Credit.com receives compensation for the financial products and services advertised on this site if our users apply for and sign up for any of them.

Hello, Reader!

Thanks for checking out Credit.com. We hope you find the site and the journalism we produce useful. We wanted to take some time to tell you a bit about ourselves.

Our People

The Credit.com editorial team is staffed by a team of editors and reporters, each with many years of financial reporting experience. We’ve worked for places like the New York Times, American Banker, Frontline, TheStreet.com, Business Insider, ABC News, NBC News, CNBC and many others. We also employ a few freelancers and more than 50 contributors (these are typically subject matter experts from the worlds of finance, academia, politics, business and elsewhere).

Our Reporting

We take great pains to ensure that the articles, video and graphics you see on Credit.com are thoroughly reported and fact-checked. Each story is read by two separate editors, and we adhere to the highest editorial standards. We’re not perfect, however, and if you see something that you think is wrong, please email us at editorial team [at] credit [dot] com,

The Credit.com editorial team is committed to providing our readers and viewers with sound, well-reported and understandable information designed to inform and empower. We won’t tell you what to do. We will, however, do our best to explain the consequences of various actions, thereby arming you with the information you need to make decisions that are in your best interests. We also write about things relating to money and finance we think are interesting and want to share.

In addition to appearing on Credit.com, our articles are syndicated to dozens of other news sites. We have more than 100 partners, including MSN, ABC News, CBS News, Yahoo, Marketwatch, Scripps, Money Magazine and many others. This network operates similarly to the Associated Press or Reuters, except we focus almost exclusively on issues relating to personal finance. These are not advertorial or paid placements, rather we provide these articles to our partners in most cases for free. These relationships create more awareness of Credit.com in general and they result in more traffic to us as well.

Our Business Model

Credit.com’s journalism is largely supported by an e-commerce business model. Rather than rely on revenue from display ad impressions, Credit.com maintains a financial marketplace separate from its editorial pages. When someone navigates to those pages, and applies for a credit card, for example, Credit.com will get paid what is essentially a finder’s fee if that person ends up getting the card. That doesn’t mean, however, that our editorial decisions are informed by the products available in our marketplace. The editorial team chooses what to write about and how to write about it independently of the decisions and priorities of the business side of the company. In fact, we maintain a strict and important firewall between the editorial and business departments. Our mission as journalists is to serve the reader, not the advertiser. In that sense, we are no different from any other news organization that is supported by ad revenue.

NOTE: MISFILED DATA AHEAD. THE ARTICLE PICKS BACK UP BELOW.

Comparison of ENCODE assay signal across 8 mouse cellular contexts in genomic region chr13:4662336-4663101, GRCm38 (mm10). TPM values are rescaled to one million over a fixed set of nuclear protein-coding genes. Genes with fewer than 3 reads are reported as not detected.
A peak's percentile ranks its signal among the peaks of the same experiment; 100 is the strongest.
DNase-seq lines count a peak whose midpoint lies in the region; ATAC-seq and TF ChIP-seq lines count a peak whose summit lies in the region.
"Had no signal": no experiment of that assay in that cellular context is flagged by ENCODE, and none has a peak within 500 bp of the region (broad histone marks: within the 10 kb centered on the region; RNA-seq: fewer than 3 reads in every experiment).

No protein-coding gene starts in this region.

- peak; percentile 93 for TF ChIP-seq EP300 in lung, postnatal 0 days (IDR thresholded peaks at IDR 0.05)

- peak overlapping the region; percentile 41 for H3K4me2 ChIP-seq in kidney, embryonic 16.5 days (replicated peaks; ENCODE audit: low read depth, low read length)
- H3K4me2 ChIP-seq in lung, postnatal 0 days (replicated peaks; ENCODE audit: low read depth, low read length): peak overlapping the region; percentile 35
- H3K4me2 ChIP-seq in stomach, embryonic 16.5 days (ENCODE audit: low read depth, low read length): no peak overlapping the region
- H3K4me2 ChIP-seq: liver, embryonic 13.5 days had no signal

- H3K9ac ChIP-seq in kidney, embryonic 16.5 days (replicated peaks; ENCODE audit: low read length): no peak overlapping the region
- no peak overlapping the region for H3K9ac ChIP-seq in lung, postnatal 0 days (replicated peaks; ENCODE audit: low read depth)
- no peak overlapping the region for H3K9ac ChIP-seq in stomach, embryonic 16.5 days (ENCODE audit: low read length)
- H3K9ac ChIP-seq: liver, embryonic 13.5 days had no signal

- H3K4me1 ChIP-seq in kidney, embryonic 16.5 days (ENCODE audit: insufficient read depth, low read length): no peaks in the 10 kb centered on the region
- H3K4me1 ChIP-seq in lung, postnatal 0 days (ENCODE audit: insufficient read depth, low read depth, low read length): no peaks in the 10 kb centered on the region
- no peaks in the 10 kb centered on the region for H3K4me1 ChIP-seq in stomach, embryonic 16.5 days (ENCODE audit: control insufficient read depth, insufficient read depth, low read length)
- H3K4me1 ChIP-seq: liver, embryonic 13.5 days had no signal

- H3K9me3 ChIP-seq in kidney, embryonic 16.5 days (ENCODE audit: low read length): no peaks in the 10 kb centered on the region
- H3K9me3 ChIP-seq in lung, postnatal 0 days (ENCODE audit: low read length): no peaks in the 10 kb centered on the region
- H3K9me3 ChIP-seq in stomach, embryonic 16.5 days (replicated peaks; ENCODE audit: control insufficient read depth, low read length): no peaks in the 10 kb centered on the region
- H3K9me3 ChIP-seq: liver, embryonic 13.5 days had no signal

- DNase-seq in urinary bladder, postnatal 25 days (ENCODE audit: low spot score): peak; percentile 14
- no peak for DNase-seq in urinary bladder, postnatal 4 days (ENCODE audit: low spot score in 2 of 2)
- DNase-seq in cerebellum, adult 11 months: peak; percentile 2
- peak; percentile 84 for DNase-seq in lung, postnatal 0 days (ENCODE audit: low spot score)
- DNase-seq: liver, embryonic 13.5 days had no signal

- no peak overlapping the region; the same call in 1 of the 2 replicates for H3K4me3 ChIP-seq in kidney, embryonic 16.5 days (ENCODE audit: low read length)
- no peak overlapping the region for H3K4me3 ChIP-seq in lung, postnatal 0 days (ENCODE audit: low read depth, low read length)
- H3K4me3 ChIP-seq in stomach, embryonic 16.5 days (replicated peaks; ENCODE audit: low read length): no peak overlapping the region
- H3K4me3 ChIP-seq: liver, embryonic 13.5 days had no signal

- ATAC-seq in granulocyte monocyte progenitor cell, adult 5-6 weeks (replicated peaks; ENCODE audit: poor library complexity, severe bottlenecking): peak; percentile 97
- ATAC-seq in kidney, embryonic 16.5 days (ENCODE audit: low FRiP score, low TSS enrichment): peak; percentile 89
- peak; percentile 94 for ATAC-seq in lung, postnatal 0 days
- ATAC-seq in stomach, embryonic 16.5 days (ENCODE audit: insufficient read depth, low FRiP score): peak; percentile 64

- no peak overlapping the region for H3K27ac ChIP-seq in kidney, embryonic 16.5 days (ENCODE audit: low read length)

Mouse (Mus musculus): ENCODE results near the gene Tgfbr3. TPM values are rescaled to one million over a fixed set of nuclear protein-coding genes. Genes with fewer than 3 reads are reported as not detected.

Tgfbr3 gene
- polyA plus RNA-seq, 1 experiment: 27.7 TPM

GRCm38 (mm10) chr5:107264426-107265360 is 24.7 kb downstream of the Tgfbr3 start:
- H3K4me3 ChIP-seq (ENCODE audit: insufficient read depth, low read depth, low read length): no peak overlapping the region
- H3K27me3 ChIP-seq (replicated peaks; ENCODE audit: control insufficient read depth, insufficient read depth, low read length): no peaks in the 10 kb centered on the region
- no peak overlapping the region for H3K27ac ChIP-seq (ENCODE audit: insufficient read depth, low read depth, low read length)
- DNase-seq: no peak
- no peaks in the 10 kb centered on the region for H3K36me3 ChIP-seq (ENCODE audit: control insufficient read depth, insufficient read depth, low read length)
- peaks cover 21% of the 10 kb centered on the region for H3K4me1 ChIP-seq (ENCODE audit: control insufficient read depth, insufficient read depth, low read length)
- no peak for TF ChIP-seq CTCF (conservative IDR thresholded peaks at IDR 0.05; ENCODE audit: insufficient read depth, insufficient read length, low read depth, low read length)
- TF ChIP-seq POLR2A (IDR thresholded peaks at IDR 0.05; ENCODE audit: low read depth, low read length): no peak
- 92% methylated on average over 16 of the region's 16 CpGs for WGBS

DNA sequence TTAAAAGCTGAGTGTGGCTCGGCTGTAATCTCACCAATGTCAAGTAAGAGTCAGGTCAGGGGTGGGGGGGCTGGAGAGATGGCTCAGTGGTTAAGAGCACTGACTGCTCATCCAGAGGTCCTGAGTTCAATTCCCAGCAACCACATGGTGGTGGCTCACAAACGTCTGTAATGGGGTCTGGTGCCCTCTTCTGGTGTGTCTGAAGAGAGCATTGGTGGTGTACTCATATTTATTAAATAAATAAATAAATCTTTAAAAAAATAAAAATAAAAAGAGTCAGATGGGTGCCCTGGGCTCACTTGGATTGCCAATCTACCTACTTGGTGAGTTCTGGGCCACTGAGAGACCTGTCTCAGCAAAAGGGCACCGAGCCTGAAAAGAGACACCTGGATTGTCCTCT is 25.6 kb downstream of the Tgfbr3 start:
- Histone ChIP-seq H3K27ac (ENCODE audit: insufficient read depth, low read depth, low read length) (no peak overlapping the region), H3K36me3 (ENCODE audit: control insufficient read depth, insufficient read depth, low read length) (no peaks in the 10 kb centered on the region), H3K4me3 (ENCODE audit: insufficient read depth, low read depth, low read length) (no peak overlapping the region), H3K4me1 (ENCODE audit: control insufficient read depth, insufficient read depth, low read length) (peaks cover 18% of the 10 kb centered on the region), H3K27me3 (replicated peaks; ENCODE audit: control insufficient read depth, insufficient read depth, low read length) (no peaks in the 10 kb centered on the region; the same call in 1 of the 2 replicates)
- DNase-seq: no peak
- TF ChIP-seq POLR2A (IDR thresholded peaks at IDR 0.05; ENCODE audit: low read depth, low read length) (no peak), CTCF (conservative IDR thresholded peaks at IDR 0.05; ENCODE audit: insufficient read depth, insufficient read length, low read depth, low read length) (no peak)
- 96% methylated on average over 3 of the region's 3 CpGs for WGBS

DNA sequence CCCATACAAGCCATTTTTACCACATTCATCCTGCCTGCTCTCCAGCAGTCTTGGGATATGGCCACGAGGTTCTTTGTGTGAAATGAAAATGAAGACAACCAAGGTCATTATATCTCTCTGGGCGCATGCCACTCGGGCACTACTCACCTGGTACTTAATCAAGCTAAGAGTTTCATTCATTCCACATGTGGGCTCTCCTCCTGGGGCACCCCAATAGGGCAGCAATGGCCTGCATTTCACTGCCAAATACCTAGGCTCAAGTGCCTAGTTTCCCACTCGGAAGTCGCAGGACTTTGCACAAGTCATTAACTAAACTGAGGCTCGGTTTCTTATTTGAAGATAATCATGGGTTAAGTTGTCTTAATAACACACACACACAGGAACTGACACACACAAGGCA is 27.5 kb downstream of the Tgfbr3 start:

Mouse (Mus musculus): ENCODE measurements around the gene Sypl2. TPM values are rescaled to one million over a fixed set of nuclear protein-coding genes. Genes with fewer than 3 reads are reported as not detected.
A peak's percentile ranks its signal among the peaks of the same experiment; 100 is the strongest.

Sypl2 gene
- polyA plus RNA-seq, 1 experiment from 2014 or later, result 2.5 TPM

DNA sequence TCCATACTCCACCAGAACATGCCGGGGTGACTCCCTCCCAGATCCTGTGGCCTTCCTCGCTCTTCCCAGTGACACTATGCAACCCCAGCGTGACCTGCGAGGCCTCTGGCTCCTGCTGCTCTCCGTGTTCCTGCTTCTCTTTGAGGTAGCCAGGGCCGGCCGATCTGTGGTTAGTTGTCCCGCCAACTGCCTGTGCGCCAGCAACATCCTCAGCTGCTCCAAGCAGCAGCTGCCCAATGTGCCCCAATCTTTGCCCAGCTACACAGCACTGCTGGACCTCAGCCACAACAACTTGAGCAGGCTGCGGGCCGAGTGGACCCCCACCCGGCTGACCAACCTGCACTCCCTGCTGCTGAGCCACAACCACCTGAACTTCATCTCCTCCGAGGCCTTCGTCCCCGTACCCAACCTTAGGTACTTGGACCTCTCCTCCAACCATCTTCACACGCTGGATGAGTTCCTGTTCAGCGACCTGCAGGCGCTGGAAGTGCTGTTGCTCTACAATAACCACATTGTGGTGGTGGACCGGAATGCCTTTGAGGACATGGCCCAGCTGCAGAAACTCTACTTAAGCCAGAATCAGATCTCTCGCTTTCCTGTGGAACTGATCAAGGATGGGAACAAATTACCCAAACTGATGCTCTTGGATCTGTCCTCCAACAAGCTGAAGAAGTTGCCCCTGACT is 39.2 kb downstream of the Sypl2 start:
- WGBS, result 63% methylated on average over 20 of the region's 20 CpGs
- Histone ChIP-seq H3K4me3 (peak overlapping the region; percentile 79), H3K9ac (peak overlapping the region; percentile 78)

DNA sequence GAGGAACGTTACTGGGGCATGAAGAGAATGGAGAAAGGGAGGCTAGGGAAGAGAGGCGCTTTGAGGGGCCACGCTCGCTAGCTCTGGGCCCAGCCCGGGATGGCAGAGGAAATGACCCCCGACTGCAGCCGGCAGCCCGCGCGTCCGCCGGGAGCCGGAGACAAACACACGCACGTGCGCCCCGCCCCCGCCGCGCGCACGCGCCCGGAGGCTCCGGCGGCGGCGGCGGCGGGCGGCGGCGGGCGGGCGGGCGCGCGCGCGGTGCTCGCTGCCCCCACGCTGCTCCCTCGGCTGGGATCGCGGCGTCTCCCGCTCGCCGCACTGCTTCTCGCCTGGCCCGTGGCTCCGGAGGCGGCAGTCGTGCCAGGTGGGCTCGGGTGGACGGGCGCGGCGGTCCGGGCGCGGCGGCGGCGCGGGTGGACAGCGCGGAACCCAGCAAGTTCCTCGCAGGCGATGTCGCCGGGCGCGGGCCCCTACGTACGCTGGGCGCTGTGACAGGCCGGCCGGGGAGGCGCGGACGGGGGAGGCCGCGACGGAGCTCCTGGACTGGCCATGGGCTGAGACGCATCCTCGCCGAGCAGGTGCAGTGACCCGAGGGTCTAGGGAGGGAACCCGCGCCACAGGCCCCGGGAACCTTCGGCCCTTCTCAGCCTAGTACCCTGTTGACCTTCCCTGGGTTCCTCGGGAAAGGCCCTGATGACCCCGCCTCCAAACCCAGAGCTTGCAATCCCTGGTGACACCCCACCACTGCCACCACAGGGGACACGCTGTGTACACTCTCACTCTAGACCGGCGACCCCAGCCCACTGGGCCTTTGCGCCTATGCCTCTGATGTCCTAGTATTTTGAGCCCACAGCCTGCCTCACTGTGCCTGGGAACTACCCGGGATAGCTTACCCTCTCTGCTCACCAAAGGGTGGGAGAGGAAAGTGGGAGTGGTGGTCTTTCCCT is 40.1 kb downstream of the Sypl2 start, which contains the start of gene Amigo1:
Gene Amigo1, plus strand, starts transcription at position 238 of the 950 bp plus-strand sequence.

Visitors to Credit.com are also able to register for a free Credit.com account, which gives them access to a tool called The Credit Report Card. This tool provides users with two free credit scores and a breakdown of the information in their Experian credit report, updated twice monthly. Again, this tool is entirely free, and we mention that frequently in our articles, because we think that it’s a good thing for users to have access to data like this. Separate from its educational value, there is also a business angle to the Credit Report Card. Registered users can be matched with products and services for which they are most likely to qualify. In other words, if you register and you find that your credit is less than stellar, Credit.com won’t recommend a high-end platinum credit card that requires an excellent credit score You’d likely get rejected, and that’s no good for you or Credit.com. You’d be no closer to getting a product you need, there’d be a wasted inquiry on your credit report, and Credit.com wouldn’t get paid. These are essentially what are commonly referred to as "targeted ads" in the world of the Internet. Despite all of this, however, even if you never apply for any product, the Credit Report Card will remain free, and none of this will impact how the editorial team reports on credit and credit scores.

Your Stories

Lastly, much of what we do is informed by our own experiences as well as the experiences of our readers. We want to tell your stories if you’re interested in sharing them. Please email us at story ideas [at] credit [dot] com with ideas or visit us on Facebook or Twitter.

Thanks for stopping by.

- The Credit.com Editorial Team